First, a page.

Natural Medicines Comprehensive Database rates effectiveness based on scientific evidence according to the following scale: Effective, Likely Effective, Possibly Effective, Possibly Ineffective, Likely Ineffective, Ineffective, and Insufficient Evidence to Rate. The effectiveness ratings for EUCALYPTUS are as follows:
Insufficient evidence to rate effectiveness for…
- Asthma. Early research shows that eucalyptol, a chemical found in eucalyptus oil, might be able to break up mucous in people with asthma. Some people with severe asthma have been able to lower their dosage of steroid medications if they take eucalyptol. But don’t try this without your healthcare provider’s advice and monitoring.
- Bronchitis. Some research shows that taking a specific combination product containing eucalyptol, a chemical found in the oil, and extracts of pine and lime by mouth for at least 2 weeks improves symptoms and reduces flare-ups in people with bronchitis.
- Dental plaque. Early research shows that chewing gum containing 0.3% to 0.6% extract can reduce dental plaque in some people.
- Gingivitis. Early research shows that chewing gum containing 0.4% to 0.6% eucalyptus extract can improve gingivitis in some people.
- Bad breath. Early research shows that chewing gum containing 0.4% to 0.6% extract can improve bad breath in some people.
- Head lice. Early research shows that applying eucalyptus oil and lemon tea tree oil might help to get rid of head lice, But it does not seem to be as effective as applying tea tree oil and lavender oil or benzyl alcohol, mineral oil, and triethanolamine.
- Headache. Early research shows that applying a combination product containing eucalyptus oil, peppermint oil, and ethanol to the head does not reduce pain in people with headaches. However, the product might help people with headaches relax and think better.
- Bladder diseases.
- Bleeding gums.
- Liver and gallbladder problems.
- Loss of appetite.
- Stuffy nose.
- Other conditions.
More evidence is needed to rate the effectiveness for these uses.
Side Effects Of Eucalyptus
Eucalyptus leaf is LIKELY SAFE when consumed in the small amounts found in foods. There isn’t enough information to know if supplements that contain larger amounts of leaf are safe when taken by mouth.
Eucalyptol, a chemical that is found in the oil, is POSSIBLY SAFE when taken by mouth for up to 12 weeks.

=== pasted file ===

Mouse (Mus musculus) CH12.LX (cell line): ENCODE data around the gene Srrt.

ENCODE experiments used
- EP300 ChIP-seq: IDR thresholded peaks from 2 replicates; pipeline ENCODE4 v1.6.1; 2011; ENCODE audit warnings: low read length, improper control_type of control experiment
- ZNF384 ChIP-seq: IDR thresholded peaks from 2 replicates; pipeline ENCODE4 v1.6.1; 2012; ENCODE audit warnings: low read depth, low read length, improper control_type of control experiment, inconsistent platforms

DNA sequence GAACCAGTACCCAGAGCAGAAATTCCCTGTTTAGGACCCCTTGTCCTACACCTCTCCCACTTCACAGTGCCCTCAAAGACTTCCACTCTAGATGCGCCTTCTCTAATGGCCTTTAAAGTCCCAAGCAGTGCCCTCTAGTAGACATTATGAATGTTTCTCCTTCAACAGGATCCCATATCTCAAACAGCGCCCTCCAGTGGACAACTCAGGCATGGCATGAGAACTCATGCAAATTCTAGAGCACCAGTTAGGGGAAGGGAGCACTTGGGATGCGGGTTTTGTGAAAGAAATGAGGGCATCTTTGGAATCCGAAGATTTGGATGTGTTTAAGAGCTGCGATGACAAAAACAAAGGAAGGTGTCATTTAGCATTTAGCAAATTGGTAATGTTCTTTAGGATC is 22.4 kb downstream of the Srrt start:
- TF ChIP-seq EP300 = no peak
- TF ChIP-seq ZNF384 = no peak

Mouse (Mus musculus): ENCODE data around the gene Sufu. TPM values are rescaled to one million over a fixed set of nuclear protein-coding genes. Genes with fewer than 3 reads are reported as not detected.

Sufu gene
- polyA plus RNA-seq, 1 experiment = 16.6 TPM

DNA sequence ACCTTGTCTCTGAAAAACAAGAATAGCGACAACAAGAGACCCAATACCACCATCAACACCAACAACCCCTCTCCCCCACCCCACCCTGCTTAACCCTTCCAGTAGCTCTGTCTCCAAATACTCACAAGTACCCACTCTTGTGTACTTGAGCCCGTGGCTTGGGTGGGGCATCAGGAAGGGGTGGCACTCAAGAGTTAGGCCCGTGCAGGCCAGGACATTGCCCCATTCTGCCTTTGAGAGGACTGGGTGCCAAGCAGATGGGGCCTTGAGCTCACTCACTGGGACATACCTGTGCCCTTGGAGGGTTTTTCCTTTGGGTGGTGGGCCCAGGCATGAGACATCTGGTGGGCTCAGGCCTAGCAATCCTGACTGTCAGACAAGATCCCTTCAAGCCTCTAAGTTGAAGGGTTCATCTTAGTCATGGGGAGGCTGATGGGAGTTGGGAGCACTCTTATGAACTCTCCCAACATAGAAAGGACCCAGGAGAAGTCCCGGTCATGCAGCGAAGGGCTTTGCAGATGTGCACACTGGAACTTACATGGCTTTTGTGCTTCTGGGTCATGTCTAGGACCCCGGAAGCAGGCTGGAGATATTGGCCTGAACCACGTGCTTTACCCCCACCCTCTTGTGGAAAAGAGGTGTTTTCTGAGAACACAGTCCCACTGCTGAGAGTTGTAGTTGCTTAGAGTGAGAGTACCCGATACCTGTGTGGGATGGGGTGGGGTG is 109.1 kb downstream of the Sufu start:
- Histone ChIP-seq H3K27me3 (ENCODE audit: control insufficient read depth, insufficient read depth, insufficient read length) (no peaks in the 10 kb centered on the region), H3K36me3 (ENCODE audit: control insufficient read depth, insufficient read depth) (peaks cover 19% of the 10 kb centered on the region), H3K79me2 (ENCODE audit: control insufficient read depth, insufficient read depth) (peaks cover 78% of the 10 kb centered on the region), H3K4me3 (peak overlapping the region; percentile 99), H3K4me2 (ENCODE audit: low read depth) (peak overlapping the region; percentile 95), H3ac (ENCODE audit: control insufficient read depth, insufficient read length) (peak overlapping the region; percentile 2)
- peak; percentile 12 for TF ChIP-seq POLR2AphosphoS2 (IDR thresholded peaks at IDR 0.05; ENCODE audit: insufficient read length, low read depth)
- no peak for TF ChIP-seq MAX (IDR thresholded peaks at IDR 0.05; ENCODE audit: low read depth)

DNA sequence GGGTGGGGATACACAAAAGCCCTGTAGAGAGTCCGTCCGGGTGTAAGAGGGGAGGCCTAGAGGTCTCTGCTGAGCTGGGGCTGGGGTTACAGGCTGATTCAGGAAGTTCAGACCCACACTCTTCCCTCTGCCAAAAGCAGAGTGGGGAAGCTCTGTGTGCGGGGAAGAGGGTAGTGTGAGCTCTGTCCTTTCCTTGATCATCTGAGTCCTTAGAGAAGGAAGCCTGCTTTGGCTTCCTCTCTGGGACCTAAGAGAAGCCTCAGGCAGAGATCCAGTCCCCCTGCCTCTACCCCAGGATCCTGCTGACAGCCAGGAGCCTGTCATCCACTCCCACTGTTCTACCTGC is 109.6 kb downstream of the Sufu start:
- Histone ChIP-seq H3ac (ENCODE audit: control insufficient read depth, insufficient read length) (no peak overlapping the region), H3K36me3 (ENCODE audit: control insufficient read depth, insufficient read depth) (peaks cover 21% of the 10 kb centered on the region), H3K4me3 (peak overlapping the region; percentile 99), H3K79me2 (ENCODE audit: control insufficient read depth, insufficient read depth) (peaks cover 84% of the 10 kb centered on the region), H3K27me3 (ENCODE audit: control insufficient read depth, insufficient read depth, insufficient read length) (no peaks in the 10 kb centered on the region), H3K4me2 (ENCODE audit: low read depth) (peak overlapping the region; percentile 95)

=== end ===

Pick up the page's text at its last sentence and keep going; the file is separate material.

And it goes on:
Eucalyptus oil is POSSIBLY UNSAFE when applied directly to the skin without being diluted. It can cause serious problems with the nervous system. There is not enough information to know if it is safe to apply diluted eucalyptus oil to the skin.
Eucalyptus oil is LIKELY UNSAFE when it is taken by mouth without first being diluted. Taking 3.5 mL of undiluted oil can be fatal. Signs of poisoning might include stomach pain and burning, dizziness, muscle weakness, small eye pupils, feelings of suffocation, and some others. Eucalyptus oil can also cause nausea, vomiting, and diarrhea.
Warnings & Precautions
- Pregnancy and breast-feeding: Eucalyptus is LIKELY SAFE for pregnant and breast-feeding women when consumed in food amounts. But don’t use the oil. Not enough is known about safety during pregnancy or breast-feeding.
- Children: Eucalyptus oil is LIKELY UNSAFE for children when taken by mouth, applied to the skin or inhaled. While some research shows that diluted eucalyptus oil may be safe to use as a shampoo to treat lice, there are reports of seizures and other nervous system side effects in infants and children exposed to eucalyptus oil. Infants and children should not use eucalyptus oil due to the serious potential side effects. Not much is known about the safety of using eucalyptus leaves in children. It’s best to avoid use in amounts larger than food amounts.
- Cross-allergenicity: Eucalyptus oil and tea tree oil contain many of the same compounds. People who are allergic to eucalyptus oil might also be allergic to tea tree oil or other essential oils.
- Diabetes: Early research suggests eucalyptus leaf might lower blood sugar. There is concern that using eucalyptus while taking medications for diabetes might lower blood sugar too much. Blood sugar levels should be monitored closely.
- Surgery: Since eucalyptus might affect blood sugar levels, there is concern that it might make blood sugar control difficult during and after surgery. Stop using eucalyptus at least 2 weeks before a scheduled surgery.
The appropriate dose of eucalyptus depends on several factors such as the user’s age, health, and several other conditions. At this time there is not enough scientific information to determine an appropriate range of doses for eucalyptus. Keep in mind that natural products are not always necessarily safe and dosages can be important. Be sure to follow relevant directions on product labels and consult your pharmacist or physician or other healthcare professional before using.
Consult your doctor or pharmacist.
All information has been provided courtesy of MedLinePlus from the National Library of Medicine and from the FDA.